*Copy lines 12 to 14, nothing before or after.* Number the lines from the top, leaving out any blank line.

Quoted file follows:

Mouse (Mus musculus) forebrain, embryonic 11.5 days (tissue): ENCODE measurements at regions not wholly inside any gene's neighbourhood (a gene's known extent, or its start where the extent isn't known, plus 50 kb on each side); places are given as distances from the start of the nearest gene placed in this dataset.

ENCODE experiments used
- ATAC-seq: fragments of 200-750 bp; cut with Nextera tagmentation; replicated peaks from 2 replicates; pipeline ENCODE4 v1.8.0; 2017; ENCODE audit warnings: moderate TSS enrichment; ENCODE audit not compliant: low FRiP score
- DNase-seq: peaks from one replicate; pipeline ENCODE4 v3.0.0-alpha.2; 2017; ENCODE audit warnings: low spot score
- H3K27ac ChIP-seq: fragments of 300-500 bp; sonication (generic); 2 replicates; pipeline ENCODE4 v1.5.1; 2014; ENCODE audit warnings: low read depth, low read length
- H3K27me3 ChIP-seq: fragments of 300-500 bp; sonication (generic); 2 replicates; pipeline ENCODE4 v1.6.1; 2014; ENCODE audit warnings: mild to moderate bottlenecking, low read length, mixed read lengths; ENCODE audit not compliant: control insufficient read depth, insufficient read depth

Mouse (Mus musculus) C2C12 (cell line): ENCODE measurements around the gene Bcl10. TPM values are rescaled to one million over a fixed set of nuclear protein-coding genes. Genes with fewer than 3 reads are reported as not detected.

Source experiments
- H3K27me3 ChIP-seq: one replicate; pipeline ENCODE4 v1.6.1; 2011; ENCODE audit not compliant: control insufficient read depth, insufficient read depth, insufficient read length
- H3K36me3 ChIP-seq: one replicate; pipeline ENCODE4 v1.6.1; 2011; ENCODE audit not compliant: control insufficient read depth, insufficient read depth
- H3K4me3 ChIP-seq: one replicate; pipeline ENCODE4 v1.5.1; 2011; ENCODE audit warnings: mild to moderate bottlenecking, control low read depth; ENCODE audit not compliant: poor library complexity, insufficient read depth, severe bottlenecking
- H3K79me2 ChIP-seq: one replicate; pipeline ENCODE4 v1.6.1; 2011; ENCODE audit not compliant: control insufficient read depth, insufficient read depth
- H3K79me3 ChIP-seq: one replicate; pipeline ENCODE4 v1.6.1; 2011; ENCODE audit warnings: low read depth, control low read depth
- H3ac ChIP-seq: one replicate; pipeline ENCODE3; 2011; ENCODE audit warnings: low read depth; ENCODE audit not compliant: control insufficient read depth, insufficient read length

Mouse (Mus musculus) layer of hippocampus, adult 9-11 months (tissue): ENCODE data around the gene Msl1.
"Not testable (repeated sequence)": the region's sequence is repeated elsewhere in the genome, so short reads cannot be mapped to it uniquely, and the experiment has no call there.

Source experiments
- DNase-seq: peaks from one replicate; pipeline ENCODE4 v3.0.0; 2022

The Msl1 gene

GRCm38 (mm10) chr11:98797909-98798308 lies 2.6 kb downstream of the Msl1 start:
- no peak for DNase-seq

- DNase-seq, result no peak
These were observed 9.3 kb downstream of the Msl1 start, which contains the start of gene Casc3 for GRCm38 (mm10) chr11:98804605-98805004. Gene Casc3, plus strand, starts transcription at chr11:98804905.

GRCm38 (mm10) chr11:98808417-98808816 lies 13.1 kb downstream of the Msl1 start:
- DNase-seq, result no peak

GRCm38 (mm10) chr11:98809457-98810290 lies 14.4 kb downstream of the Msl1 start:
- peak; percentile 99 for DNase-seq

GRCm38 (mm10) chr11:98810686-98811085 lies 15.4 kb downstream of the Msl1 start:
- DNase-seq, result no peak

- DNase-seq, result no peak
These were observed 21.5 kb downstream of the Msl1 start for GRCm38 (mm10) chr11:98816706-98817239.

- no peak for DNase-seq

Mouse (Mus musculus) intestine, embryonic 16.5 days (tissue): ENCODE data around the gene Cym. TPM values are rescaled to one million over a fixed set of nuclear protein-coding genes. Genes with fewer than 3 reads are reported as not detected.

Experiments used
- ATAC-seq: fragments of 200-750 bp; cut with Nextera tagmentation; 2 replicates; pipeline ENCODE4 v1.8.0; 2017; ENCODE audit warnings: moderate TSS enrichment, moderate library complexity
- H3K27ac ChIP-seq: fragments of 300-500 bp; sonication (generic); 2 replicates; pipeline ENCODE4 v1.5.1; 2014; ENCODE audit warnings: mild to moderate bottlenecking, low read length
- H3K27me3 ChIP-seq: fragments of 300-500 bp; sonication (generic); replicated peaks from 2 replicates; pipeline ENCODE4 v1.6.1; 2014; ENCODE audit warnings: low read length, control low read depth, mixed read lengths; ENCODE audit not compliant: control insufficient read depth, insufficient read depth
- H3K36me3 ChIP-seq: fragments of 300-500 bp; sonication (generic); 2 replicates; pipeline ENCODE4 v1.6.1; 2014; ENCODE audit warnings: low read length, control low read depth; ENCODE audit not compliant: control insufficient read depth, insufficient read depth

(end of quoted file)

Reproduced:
- H3K79me2 ChIP-seq: one replicate; pipeline ENCODE4 v1.6.1; 2011; ENCODE audit not compliant: control insufficient read depth, insufficient read depth
- H3K79me3 ChIP-seq: one replicate; pipeline ENCODE4 v1.6.1; 2011; ENCODE audit warnings: low read depth, control low read depth
- H3ac ChIP-seq: one replicate; pipeline ENCODE3; 2011; ENCODE audit warnings: low read depth; ENCODE audit not compliant: control insufficient read depth, insufficient read length